Another type of card frauds is the account takeover, which is another type of ID theft crime, this usually involves deception of a financial institution, re-issue of a payment card and its redirection to a different address (Payment Cards, 2010). Similarly to the application fraud, the account takeover involves the identity theft, which refers to the loss of the private information of card holders.

At the same time, there are simpler ways to commit card frauds, such as the lost / stolen card. As the name suggests, this type of fraud involves misuse of actual cards that are either lost or stolen from the genuine cardholder (Payment Cards, 2010). This type of fraud is probably one of the most widely-spread and popular because it is relatively easy to use and to deceive. In addition, this type of card fraud does not need the direct stealing of private information of card holders.

Finally, there is a counterfeit card, which is a fraud undertaken using plastic cards that have been specifically produced or existing cards that have been altered. These cards are encoded with illegally obtained payment card account data in order to pay for goods and services or to withdraw cash (Payment Cards, 2010). Counterfeit cards grow more and more popular today, although the creation of counterfeit cards may need special equipment and certain efforts from the part of offenders. Nevertheless, this is still a relatively easy way to pay for goods and services or to withdraw money an offender has never really had.

PREVENTION OF CREDIT CARD FRAUDS

Obviously, the current situation in the US tends to aggravate because cases of card frauds grow more and more frequent. The card payment industry faces numerous threats, whereas card holders feel being insecure in face of invisible threats. In such a situation, they need the development of effective systems of card protection from fraudulent use. In actuality, modern technologies allow to decrease the risk of card frauds.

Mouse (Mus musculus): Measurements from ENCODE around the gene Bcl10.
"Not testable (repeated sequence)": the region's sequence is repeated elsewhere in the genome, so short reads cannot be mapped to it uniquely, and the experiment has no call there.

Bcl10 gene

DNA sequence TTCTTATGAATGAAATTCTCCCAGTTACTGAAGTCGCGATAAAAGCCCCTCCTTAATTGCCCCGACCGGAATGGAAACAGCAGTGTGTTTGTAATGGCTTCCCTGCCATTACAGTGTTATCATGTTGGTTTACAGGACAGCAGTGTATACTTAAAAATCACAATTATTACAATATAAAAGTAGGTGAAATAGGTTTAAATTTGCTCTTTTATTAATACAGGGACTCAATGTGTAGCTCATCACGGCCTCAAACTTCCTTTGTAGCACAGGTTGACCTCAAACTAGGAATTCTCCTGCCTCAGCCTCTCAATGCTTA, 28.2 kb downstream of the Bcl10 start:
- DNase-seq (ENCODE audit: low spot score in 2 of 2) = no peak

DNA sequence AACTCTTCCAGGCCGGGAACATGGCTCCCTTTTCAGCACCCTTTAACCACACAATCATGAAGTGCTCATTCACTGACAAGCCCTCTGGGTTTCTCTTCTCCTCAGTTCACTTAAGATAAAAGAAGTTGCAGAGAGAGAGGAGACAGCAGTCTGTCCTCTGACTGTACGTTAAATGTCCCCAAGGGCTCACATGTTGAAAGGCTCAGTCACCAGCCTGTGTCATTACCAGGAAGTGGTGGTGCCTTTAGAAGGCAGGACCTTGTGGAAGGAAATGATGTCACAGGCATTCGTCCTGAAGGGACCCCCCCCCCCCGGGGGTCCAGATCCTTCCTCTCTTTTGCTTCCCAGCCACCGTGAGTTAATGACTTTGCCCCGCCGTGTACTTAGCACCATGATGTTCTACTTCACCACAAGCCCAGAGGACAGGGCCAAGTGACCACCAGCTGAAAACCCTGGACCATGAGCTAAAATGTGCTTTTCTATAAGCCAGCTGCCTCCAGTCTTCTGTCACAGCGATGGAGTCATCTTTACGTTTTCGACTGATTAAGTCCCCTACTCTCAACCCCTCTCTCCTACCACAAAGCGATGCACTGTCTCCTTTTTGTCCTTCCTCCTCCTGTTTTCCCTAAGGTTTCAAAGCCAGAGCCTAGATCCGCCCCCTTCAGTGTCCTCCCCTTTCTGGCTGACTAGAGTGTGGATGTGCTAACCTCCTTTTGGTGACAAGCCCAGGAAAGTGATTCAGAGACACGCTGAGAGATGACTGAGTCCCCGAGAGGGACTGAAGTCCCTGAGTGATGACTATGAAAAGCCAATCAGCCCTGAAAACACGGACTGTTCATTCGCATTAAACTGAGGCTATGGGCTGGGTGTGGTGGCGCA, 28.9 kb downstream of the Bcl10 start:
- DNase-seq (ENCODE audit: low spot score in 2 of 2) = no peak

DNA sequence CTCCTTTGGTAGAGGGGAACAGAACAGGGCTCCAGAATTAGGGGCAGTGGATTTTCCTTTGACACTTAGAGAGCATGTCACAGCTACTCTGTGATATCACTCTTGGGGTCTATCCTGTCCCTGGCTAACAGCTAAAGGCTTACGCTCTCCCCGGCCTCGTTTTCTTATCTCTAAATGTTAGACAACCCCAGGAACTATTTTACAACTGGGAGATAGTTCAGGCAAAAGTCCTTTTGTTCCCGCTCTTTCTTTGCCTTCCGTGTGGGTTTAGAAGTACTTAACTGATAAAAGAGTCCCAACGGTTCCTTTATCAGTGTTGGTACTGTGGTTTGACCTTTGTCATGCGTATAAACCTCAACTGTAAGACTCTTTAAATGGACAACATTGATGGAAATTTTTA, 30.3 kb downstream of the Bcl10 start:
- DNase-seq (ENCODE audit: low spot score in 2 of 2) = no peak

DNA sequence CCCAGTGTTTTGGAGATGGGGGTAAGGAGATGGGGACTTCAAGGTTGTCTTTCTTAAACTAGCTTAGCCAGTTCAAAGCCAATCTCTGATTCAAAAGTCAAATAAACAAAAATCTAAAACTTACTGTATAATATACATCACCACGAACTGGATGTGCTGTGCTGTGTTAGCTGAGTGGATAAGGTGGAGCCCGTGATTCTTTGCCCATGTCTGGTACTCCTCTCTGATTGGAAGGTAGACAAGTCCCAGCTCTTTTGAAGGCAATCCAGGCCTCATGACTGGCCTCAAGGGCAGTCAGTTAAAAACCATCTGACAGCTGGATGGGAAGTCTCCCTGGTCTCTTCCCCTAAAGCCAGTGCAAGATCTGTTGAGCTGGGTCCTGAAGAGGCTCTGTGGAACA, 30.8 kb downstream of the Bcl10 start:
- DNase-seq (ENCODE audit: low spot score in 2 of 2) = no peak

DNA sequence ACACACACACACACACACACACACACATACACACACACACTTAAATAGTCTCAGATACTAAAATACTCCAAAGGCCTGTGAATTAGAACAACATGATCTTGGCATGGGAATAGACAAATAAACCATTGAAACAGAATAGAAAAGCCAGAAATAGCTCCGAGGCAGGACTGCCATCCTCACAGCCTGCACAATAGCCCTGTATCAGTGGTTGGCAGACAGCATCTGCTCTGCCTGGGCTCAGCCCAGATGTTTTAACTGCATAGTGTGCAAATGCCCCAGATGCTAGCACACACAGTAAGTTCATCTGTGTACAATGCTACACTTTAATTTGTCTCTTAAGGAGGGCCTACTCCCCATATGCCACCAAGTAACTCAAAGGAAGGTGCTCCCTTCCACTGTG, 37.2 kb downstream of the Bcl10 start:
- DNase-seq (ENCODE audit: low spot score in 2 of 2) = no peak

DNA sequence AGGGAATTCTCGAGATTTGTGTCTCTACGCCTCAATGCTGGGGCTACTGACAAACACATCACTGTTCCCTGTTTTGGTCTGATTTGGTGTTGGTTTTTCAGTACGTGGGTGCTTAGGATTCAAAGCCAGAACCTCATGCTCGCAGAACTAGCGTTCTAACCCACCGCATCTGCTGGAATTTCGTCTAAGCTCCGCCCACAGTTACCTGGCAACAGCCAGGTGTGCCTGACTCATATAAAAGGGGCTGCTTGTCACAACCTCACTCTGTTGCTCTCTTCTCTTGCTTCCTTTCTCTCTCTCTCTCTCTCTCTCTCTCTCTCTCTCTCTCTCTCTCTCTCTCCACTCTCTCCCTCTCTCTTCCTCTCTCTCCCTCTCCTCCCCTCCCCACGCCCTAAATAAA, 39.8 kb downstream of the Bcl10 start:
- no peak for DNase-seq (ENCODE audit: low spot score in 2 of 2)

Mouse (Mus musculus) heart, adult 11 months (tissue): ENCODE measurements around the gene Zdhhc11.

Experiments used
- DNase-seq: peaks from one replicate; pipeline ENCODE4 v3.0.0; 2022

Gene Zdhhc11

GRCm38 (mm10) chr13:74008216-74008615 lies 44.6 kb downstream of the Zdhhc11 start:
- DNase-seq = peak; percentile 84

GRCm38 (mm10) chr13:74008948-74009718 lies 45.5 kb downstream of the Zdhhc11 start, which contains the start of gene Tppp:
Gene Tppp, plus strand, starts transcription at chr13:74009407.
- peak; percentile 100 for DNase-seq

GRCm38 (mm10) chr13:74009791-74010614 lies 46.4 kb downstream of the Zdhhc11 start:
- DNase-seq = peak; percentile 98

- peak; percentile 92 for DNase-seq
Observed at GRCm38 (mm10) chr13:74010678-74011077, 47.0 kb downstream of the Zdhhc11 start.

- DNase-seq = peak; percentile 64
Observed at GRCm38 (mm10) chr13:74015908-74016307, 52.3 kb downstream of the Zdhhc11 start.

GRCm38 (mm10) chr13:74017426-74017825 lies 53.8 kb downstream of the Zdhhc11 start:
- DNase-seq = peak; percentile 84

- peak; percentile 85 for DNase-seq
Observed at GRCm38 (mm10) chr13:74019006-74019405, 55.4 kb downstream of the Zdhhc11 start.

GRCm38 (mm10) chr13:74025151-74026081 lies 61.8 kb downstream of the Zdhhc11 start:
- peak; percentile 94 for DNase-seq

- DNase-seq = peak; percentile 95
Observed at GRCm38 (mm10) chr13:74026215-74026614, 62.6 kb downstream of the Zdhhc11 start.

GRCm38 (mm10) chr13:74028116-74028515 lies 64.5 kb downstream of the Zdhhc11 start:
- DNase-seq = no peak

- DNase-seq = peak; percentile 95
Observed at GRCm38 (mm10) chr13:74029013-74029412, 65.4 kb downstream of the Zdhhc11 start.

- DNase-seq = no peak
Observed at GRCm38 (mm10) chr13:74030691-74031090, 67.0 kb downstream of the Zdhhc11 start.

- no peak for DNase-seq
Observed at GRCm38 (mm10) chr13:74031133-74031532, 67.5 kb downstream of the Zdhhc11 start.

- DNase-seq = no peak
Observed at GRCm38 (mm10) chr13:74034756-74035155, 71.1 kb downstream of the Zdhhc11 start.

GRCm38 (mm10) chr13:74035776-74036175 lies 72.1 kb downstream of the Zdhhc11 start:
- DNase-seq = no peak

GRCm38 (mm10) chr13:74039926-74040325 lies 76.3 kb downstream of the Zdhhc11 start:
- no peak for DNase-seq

Today, the U.S. card industry has a handful of choices to mitigate card fraud including: requiring additional information for card transactions such as address verification or token-based authentication; devaluing magnetic stripe data through encryption or single-use card numbers; or by deploying higher-level card technology such as chip card technology (Payment Card Fraud, 2010). The aforementioned preventive measures can decrease substantially the risk of card frauds and discourage offenders to use credit and debit card frauds. At the same time, it is worth mentioning the fact that the development of technologies still open new opportunities for the emergence of new mechanisms of credit and debit card frauds.

However, the introduction of new technologies alone is not enough to stop card frauds. In this regard, the development of new legislative changes and improvement of existing laws is essential to minimize the risk of card frauds and discourage offenders from using card frauds en masse. In this regard, the development of legislation in the US aims at the enhancement of the legislation to protect card holders from card frauds. The Credit Card Fraud Act imposes prison sentences and stiff fines on persons convicted of unauthorized or counterfeit use of credit cards and debit cards. Also, the law makes it a federal crime to use any unauthorized card, plate, code, or account number to obtain money, goods, or services. The Secret Service is authorized to investigate violations under this act (Plastic Fraud, 2010). In such a way, the US has already started to implement consistent improvements in terms of the protection of credit and debit card holders. However, the efforts undertaken by the US government are not enough to maintain effective protection of card holders.